Following surgery, cold compresses (ice packs) and a topical antibiotic ointment are applied for 3 to 4 days followed by warm compresses. Eye patches are not required. Discomfort is usually minimal and is typically handled by acetaminophen (Tylenol®). Aspirin containing compounds and non-steroidal anti-inflammatory products (Advil, Ibuprofen, etc.) should be avoided 2 weeks prior to surgery and up to 1 week following surgery. Most individuals will have swelling and some degree of bruising that will gradually improve over the first 1 to 3 weeks. Swelling make take weeks or months to completely resolve. Patient healing is variable with some individuals healing much quicker than others. Makeup can be applied to help hide residual bruising, usually starting two weeks after surgery.
For upper eyelid blepharoplasty, 5 to 7 days off work is average while up to 10 to 14 days may be best for those patients having both an upper and lower eyelid blepharoplasty. Patient's with occupations requiring minimal physical activity may return to work sooner. Patients may have diminished blinking and incomplete eyelid closure following eyelid surgery, particularly ptosis repair. Frequent ocular lubrication may be required for several weeks or months after eyelid surgery. Contact lens wear is typically avoided during the first 3 weeks after surgery or until adequate blinking and eyelid closure returns. After Surgery Instructions
What are some of the expectations of the healing process after eyelid surgery?
Smoking is an established risk factor for poor postop healing. Smoking cessation prior to surgery and during recovery will help diminish the risks of infection and other complications. Diabetic patients have similar increased risks associated with surgery.
BLURRED VISION: Your vision may be blurry after surgery and it may be a hard to read small print for at least 2-3 weeks after surgery. This is may be due to the lubricating ointment and drops in your eye(s), as well as secretions from your healing wounds and reduced blinking. Patients undergoing ptosis (droopy eyelid) surgery will experience more pronounced difficulties with blurred vision. You may need to avoid certain activities (work, computer, driving, athletic activities) until your vision improves. Always check your vision with your spectacles (distance or reading) and check each eye separately with the opposite eye completely covered. Patients with severe visual loss (ex/ unable to count fingers) or any vision concerns should always contact Dr. Klapper immediately at (317) 818-1000 or (877) 818-8101 [toll-free].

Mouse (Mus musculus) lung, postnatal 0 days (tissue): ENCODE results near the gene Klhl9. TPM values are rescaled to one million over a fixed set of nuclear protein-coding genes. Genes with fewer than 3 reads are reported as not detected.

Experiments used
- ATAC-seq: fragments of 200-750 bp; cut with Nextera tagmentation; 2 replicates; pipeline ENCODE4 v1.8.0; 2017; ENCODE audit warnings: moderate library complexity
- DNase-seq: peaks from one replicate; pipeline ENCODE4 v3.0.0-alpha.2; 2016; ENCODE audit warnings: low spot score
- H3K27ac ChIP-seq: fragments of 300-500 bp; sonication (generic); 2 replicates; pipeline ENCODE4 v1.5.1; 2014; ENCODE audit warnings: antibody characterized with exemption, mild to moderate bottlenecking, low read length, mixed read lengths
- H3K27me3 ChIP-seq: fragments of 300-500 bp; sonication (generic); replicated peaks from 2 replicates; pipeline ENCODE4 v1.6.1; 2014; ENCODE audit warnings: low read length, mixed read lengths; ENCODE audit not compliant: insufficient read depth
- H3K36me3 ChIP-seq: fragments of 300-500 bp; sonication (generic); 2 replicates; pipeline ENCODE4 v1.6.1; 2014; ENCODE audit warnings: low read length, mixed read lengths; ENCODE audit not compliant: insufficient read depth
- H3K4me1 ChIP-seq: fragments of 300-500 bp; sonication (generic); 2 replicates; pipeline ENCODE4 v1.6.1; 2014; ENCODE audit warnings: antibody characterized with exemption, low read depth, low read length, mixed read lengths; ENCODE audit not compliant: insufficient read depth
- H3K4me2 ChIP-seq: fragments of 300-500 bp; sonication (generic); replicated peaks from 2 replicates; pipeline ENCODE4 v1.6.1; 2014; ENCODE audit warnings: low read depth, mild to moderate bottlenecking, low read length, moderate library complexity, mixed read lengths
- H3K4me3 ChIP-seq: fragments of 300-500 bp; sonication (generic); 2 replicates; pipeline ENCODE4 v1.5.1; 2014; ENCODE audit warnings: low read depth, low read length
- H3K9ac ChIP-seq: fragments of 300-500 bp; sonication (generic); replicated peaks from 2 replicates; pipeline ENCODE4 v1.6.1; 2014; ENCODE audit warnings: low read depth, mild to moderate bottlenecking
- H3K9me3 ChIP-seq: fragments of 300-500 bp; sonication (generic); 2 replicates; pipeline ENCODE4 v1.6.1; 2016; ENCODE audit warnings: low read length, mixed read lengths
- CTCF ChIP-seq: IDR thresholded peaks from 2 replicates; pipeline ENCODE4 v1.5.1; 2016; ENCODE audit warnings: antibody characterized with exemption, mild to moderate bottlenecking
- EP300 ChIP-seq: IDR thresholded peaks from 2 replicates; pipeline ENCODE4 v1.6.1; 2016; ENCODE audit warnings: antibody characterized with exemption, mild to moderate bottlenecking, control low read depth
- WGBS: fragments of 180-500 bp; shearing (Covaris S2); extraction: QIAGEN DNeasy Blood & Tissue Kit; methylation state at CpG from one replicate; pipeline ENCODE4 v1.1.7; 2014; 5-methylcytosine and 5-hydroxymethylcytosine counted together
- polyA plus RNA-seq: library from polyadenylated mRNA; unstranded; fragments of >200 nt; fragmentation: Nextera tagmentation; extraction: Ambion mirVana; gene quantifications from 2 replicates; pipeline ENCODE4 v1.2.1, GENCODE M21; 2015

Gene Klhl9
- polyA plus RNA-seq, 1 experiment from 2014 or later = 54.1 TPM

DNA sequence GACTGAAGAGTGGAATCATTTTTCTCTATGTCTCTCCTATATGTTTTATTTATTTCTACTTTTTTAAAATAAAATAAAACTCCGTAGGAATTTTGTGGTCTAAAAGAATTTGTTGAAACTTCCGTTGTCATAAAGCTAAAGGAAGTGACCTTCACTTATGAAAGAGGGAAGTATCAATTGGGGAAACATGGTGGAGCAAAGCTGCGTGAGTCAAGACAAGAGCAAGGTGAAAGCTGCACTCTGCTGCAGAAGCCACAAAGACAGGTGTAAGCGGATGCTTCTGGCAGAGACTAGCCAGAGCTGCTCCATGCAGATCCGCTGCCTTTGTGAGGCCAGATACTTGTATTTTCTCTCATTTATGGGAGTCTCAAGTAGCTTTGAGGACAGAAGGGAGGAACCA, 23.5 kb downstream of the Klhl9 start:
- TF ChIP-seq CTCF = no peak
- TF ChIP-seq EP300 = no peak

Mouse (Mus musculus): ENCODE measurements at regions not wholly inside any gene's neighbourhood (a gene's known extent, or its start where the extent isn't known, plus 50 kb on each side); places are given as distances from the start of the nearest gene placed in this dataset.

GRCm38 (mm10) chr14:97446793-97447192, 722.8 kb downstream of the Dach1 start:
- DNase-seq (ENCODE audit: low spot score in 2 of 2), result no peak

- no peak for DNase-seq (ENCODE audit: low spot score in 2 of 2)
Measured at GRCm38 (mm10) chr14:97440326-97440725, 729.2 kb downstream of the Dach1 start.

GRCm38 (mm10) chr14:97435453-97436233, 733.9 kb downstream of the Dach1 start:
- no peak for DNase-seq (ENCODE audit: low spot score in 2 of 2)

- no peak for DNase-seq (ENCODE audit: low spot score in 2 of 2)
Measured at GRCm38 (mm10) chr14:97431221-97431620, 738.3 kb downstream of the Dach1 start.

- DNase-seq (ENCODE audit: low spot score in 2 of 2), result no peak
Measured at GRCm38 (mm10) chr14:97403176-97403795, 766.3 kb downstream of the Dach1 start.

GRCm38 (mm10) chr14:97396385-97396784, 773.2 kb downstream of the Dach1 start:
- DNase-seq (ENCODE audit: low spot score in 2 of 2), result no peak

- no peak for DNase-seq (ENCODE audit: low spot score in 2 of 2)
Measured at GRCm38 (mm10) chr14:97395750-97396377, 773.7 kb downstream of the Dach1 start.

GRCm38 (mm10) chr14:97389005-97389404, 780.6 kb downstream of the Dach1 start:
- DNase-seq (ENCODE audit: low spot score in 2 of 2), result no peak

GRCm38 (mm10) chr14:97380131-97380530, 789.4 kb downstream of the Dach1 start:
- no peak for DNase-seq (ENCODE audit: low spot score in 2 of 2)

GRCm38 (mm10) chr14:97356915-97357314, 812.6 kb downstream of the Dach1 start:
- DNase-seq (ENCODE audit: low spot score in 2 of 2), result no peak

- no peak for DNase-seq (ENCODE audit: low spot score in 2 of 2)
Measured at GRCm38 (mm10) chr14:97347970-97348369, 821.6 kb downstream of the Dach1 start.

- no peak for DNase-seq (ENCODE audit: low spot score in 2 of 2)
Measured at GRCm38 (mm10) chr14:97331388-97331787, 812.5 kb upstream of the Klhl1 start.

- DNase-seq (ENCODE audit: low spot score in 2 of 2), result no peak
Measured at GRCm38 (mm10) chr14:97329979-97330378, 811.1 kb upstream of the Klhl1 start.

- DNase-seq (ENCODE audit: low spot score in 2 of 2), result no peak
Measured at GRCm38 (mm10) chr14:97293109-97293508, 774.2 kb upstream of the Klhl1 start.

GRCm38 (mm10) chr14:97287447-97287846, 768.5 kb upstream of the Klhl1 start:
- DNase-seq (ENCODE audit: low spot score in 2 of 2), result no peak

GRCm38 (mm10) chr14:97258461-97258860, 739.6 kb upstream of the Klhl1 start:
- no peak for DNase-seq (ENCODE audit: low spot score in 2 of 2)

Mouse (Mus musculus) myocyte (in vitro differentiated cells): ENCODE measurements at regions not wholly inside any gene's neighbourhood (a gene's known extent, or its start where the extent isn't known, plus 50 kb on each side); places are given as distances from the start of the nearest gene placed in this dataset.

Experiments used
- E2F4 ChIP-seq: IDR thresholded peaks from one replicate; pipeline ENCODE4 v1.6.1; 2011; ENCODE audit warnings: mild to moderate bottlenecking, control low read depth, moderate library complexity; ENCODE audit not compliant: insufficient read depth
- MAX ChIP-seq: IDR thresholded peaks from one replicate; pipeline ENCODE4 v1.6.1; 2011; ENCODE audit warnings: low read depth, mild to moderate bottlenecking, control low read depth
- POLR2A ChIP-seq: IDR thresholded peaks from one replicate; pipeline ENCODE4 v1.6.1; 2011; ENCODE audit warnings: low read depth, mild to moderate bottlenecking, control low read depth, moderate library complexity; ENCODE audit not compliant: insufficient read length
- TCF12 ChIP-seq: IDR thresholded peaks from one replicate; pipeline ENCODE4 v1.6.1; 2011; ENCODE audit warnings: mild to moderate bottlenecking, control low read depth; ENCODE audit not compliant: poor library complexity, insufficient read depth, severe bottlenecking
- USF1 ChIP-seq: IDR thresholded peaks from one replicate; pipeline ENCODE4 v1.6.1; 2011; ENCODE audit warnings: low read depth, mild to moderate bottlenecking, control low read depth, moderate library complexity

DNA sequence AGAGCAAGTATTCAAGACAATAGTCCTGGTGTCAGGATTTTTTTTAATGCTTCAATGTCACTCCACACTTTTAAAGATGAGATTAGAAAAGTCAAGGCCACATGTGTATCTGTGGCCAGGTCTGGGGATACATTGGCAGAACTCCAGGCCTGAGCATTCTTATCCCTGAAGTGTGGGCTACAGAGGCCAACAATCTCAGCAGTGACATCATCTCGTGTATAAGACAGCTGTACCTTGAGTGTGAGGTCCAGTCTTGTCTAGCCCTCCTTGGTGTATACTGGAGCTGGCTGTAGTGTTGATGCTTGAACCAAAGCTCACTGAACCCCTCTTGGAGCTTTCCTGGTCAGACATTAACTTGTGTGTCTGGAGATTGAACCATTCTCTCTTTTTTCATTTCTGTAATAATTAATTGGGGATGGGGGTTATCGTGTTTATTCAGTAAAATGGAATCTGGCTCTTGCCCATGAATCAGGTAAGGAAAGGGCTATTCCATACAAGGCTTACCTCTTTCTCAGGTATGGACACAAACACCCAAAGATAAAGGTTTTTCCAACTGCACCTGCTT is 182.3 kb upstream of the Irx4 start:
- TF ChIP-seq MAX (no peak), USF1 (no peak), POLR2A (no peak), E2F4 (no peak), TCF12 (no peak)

PAIN: There may be some minor or moderate discomfort following eyelid surgery. Most patients will only require Tylenol. Plain or Extra Strength Tylenol, one (1) or two (2) tablets every four (4) to six (6) hours is usually adequate to control postoperative pain. If a prescription or pain medicine has been given to you, use it as directed. Most of the general discomfort due to surgery resolves after 3-4 days. Some areas, particularly the outer corners of the eyes (following lower eyelid surgery) or the scalp (areas of implants in endoscopic forehead surgery) will remain tender for 2-3 months. If you have severe or excruciating pain, notify Dr. Klapper immediately at (317) 818-1000 or (877) 818-8101 [toll-free].